An Atlantic County freeholder will introduce a resolution Tuesday supporting metal detectors in all Atlantic City schools.
"Gun violence in Atlantic City and recent community meetings resulted in a call from many residents and community leaders urging that the Atlantic City School Board install metal detectors in the Atlantic City Public Schools to help protect our most precious gives, our children," Freeholder Ernest Coursey wrote in the resolution.
He plans to present it to the Atlantic County Board of Chosen Freeholders at today's 4 p.m. meeting, then head to Atlantic City's Board of Education meeting set for 6 p.m.
The school board originally was set to meet last week, but did not have quorum, due to illnesses.
Coursey said he knows the metal detectors won't solve all of the city's violence problems, but they are a good place to start.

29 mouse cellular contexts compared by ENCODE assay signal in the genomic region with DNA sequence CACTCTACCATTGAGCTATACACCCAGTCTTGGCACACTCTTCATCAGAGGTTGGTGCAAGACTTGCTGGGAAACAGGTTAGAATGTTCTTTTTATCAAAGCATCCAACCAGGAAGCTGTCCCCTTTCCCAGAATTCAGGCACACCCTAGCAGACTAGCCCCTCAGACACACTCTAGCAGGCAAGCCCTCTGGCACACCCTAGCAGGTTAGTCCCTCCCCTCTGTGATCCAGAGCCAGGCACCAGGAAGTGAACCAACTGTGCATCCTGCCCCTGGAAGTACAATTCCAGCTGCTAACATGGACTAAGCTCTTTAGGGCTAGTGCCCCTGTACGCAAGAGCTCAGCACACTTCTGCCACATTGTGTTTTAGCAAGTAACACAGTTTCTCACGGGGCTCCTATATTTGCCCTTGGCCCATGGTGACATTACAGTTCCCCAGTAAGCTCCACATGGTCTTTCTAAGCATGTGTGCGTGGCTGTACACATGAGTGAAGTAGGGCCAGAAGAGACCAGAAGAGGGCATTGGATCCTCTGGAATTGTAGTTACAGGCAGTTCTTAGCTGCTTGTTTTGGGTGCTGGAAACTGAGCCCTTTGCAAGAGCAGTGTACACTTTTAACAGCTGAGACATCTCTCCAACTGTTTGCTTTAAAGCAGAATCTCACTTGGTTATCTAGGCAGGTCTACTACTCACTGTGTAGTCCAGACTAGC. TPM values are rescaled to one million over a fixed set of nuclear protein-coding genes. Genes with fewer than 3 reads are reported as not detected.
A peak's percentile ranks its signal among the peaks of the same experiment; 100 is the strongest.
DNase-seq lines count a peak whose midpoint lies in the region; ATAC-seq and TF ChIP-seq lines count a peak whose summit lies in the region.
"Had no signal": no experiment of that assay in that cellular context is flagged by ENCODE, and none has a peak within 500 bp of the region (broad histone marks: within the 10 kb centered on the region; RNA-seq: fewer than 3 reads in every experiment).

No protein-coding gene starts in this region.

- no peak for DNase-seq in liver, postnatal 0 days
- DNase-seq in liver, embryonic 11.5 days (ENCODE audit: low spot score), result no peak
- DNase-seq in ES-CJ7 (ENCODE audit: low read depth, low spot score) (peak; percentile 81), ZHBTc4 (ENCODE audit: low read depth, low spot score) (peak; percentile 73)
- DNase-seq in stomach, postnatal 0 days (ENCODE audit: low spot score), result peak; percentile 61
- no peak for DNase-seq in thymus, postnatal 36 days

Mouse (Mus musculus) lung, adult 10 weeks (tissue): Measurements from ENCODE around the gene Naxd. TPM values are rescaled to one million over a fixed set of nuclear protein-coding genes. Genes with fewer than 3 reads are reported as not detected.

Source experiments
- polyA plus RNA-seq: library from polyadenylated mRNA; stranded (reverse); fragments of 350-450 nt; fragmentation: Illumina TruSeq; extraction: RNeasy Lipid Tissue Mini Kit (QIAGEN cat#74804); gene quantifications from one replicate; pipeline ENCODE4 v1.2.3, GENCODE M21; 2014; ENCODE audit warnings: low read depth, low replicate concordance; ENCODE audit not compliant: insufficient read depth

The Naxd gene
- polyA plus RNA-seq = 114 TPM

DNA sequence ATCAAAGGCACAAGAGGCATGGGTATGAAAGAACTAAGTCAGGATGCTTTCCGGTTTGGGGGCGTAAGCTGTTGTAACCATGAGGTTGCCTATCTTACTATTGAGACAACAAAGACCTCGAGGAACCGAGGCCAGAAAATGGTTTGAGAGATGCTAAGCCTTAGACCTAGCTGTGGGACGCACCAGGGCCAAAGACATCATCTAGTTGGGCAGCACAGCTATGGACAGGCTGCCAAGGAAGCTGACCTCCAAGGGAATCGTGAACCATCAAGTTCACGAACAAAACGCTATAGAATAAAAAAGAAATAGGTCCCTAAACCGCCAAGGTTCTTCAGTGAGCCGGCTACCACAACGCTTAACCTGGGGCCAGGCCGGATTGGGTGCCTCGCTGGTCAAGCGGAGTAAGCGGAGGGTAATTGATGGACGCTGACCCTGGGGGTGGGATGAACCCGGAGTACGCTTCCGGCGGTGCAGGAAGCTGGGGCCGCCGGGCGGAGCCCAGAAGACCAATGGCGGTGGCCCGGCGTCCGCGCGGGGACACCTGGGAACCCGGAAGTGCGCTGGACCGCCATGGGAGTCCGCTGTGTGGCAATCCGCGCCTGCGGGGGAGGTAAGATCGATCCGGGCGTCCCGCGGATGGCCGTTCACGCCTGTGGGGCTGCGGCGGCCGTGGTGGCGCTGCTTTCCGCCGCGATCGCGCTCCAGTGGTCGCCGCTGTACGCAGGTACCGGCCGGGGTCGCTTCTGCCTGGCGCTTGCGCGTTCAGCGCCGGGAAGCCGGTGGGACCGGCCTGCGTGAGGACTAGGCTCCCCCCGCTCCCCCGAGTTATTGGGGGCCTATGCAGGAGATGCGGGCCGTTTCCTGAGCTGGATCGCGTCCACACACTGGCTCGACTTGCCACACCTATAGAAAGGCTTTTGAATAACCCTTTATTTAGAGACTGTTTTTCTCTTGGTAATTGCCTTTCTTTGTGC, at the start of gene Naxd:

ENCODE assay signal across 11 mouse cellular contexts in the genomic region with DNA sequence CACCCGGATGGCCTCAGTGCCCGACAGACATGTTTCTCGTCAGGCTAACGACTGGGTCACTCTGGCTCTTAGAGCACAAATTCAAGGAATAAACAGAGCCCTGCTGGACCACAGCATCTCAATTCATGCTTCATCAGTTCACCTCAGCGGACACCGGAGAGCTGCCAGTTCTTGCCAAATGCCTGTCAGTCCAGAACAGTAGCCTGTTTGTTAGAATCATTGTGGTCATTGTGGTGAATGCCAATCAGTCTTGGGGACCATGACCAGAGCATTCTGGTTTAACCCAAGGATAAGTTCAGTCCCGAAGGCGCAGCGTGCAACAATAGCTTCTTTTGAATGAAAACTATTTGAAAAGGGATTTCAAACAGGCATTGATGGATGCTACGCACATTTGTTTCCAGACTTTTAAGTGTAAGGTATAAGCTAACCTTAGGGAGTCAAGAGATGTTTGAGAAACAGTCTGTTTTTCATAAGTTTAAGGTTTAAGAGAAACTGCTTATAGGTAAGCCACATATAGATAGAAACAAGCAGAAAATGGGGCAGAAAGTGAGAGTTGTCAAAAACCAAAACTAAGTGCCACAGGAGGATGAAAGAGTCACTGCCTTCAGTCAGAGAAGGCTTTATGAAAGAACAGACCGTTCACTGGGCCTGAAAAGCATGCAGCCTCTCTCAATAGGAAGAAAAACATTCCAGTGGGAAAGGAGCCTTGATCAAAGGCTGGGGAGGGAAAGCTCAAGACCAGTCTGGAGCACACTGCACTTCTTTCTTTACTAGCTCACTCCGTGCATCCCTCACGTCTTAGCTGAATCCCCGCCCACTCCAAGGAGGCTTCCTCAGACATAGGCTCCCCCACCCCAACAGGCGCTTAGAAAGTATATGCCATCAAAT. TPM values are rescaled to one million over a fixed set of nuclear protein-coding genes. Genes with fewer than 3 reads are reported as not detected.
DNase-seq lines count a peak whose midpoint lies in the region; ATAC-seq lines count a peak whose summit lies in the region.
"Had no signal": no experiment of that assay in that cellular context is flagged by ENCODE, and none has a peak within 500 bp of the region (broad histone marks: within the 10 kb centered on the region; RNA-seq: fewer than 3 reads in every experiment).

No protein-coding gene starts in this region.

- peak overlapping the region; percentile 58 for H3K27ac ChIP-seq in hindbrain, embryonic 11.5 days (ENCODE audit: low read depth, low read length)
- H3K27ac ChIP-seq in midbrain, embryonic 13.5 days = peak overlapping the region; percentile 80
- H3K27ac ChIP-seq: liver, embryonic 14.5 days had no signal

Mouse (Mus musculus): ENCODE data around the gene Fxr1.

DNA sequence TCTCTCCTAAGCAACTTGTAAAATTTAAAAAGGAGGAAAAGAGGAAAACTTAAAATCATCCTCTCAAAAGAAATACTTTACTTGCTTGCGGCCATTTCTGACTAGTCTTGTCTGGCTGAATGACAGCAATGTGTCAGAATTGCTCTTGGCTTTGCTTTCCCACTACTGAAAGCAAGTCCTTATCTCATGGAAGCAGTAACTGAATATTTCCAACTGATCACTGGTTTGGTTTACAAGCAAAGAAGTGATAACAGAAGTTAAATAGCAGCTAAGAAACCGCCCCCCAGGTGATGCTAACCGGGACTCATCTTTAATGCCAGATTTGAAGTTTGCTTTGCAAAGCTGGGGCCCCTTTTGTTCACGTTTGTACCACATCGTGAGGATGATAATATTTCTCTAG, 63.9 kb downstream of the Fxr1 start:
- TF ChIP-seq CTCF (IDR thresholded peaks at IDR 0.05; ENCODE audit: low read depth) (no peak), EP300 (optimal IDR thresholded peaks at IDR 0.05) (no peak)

Currently, only the high school and Viking Academy — the city’s alternative high school — have metal detectors.
But concerns grew after Angel Mercado-Santiago was gunned down Jan. 8, just moments after dismissal from the Pennsylvania Avenue School. A 15-year-old was wounded. The 14-year-old charged was a high school student.
A Jan. 20 meeting held to discuss how to stem the violence resulted in residents nearly unanimous in the their backing of metal detectors for all of the schools.
Councilman Mo Delgado pointed out at the time, the violence is happening outside the schools. There have been no incidents of guns being brought into the schools.
Coursey pointed to an incident earlier this month, in which a 15-year-old Viking Academy student was arrested after he allegedly stashed a gun behind a nearby market before heading to class. While he avoided the metal detectors, a witness alerted the school, and police were called.
That the student knew there were metal detectors is likely what kept him from bringing the gun inside, Coursey said.
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